Tuesday, October 27, 2015

Student Loan Debt: Student Loan Repayment Options

As most of us are aware, since the recession of 2007-2009, the economy continues to struggle with job growth and wage stagnation. Are you one of the many Americans making student loan payments that far exceed your income? Or are you chronically avoiding your payment options and either in danger of defaulting or have already defaulted?

According to a recent article in the Chicago Tribune “About half of people (in the US) making student loan payments would qualify to pay less, but only 13 percent are knowledgeable enough to set up payments that would be less overwhelming. This and other studies criticize the Department of Education for “hiding the escape routes from people struggling with student loan debt”.

By the Numbers:
  •  “About 41 million Americans have student loans, and some economists believe that the massive debt burdens are keeping individuals from starting families, buying homes, or spending more freely on items they might need or want.”.
  • As of September 2014, One in Seven student loan borrowers — or about 14 percent of student loan volume was in default within the first three years after college. 
  • In 2014, about $103 billion of the more than $1 trillion of federal student loans were in default, something that is easily avoided! (http://www.gao.gov/assets/670/661591.pdf)


Your Options

First, we must be clear that it is a borrowers responsibility to repay their student loans. Student loan debt includes undergraduate & graduate Stafford Loans; subsidized & unsubsidized. The Perkins loan program is managed directly by participating schools and helps lower income students with the cost of their education by offering a lower interest rate (https://studentaid.ed.gov/sa/types/loans/perkins). Regardless of the type of loans borrowed, all loans must be paid back or one risks defaulting, which will ruin your credit and generally narrow employ-ability options. 

1. Student Loan Deferments: https://studentaid.ed.gov/sa/repay-loans/deferment-forbearance
  • Deferments: There are many types of deferments, but basically a deferment is a period during which repayment of the principal balance of your loan is temporarily delayed. You may defer interest as well, but be aware that interest will continue to accrue and added on to the principal balance of your loan.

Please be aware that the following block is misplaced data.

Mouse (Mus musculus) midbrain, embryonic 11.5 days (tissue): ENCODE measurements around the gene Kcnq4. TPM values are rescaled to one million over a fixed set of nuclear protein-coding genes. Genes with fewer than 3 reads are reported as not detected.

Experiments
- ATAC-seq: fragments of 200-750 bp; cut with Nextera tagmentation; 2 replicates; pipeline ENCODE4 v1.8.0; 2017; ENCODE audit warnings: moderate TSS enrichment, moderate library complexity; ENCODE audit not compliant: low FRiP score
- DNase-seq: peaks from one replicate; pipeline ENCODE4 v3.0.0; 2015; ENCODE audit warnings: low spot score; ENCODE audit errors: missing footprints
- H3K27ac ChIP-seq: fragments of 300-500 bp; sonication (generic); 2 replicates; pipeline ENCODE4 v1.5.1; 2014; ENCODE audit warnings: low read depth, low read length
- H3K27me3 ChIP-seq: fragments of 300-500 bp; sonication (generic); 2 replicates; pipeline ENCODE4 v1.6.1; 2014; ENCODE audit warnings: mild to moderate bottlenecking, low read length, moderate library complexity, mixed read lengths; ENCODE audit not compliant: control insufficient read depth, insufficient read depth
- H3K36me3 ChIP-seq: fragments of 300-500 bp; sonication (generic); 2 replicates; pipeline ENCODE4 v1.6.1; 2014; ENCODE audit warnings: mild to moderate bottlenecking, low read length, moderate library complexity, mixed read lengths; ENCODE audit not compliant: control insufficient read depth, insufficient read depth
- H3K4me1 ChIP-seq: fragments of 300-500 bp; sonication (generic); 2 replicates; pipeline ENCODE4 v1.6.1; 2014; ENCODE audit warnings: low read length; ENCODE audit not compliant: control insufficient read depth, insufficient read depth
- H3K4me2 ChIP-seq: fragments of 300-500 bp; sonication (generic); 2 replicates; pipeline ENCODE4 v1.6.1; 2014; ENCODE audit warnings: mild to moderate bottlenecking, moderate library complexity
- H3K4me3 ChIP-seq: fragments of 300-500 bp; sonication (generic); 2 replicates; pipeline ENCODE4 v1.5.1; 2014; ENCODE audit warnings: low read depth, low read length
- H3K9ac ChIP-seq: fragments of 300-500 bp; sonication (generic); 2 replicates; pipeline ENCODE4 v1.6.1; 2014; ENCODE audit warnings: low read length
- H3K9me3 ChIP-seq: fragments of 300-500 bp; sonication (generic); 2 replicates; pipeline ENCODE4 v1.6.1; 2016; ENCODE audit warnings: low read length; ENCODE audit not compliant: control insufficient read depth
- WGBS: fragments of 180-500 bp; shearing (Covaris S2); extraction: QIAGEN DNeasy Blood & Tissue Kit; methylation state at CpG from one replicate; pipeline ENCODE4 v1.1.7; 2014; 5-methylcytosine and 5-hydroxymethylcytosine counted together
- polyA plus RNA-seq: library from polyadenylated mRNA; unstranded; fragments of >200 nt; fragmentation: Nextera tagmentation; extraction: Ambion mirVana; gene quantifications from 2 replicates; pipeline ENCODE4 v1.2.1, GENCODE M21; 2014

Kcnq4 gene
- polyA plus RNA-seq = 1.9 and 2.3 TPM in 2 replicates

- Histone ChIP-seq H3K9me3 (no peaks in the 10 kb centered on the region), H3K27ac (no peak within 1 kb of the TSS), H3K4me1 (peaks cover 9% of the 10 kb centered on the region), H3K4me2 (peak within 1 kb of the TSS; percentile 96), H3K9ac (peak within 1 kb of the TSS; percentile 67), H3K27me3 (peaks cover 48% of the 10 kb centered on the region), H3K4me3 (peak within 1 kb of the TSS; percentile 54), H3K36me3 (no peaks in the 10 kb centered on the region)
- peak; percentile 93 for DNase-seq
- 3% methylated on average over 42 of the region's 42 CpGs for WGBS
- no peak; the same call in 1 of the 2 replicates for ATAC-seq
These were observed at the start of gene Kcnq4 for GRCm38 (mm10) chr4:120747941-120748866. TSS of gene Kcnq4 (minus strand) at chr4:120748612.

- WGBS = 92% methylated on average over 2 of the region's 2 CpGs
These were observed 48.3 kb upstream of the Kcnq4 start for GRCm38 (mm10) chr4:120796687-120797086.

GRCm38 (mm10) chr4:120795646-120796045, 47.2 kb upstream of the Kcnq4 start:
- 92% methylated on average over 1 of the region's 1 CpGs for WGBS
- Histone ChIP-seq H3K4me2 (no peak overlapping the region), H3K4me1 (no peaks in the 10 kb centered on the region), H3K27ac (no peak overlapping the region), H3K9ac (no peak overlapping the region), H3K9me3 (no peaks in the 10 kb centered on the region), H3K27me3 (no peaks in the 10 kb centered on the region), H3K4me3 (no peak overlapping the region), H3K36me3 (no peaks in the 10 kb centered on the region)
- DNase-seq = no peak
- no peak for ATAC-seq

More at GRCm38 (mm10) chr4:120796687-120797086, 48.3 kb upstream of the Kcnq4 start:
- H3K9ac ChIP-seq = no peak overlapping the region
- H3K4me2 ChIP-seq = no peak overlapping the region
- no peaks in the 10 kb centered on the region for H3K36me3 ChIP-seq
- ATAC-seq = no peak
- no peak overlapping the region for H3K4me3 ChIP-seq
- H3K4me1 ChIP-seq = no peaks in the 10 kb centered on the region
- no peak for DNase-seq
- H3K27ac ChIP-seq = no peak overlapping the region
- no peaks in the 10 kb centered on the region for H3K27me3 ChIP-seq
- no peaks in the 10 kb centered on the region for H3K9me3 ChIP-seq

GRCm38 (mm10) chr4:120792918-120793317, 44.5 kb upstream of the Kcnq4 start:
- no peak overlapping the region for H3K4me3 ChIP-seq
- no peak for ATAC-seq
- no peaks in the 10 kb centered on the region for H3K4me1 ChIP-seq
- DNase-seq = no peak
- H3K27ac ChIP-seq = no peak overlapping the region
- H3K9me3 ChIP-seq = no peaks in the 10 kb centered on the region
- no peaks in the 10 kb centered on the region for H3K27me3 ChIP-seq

• Forbearance:  If you can't make your scheduled loan payments, but don't qualify for a deferment; your loan servicer may be able to grant you a forbearance. With forbearance, you may be able to stop making payments or reduce your monthly payment for up to 12 months. Again, interest will accrue on your loans

2. Loan Consolidation:
https://studentaid.ed.gov/sa/repay-loans/consolidation

  • Each year, loans are sold to servicers and most borrowers end up with more than one servicer once they reach graduation. Consolidation helps move all your loans with one servicer, which makes it easier for borrowers to keep track of them.
  • Choose your servicer wisely by checking with the U.S. DOE Website.
  • If you will be attending graduate school, it is generally recommended to wait until one is completely done with their education before consolidating loans; but check with your servicer for clarification.

3. Income Sensitive Repayment Plans: http://www.finaid.org/loans/isr.phtml
  • All borrowers in repayment may apply for and if qualified, participate in this repayment plan, which can significantly reduce your monthly loan payments. The monthly loan payment is pegged to a fixed percentage of gross monthly income, anywhere between 4% and 25%. While the borrower determines the interest rate, the resulting monthly payment must be greater than or equal to the interest that accrues. Some lenders set a minimum threshold on the percentage of income based on your debt-to-income ratio.

4. Student Loan Forgiveness:
 https://studentaid.ed.gov/sa/repay-loans/forgiveness-cancellation

  • Students that choose to work in the Non-Profit Sector or Public Service may be eligible for loan forgiveness, generally after 10 years. 
  • During this time, loan payments are required, but borrowers may be eligible for Income Sensitive Repayment. 

5. Where to begin:
https://studentaid.ed.gov/sa/repay-loans

  • This website contains most of the information one needs to avoid repayment pitfalls, by reducing or deferring payments. 

About the Author:
Vicki Ancell is a coach, trainer, & author and owner of Pathway Coaching. She has over 25 years experience working in higher education, helping employees & employers align career & corporate goals with the right education solution. At Pathway Coaching, Vicki continues her work with individuals & organizations by bringing her knowledge, experience, & creativity to the coaching process.


References:
  1. Student Loan Borrowers Have Options http://www.chicagotribune.com/business/yourmoney/ct-marksjarvis-0927-biz-20150925-column.html
  2. The NY Times: Why Student Debtors Go Unrescued http://www.nytimes.com/2015/10/07/opinion/why-student-debtors-go-unrescued.html?_r=0
  3. The Government Accountability Office Report on Student Loan Default & Oversighthttp://www.gao.gov/assets/680/672136.pdf
  4.  Student Borrowers are Missing out on the Best Repayment Plans:http://www.usnews.com/news/articles/2015/09/18/student-loan-borrowers-not-taking-advantage-of-best-repayment-plan-gao-says




1 comment:

  1. I do agree with all the ideas you have presented in your post. They’re really convincing and will certainly work. Still, the posts are very short for newbies. Could you please extend them a little from next time? Thanks for the post..

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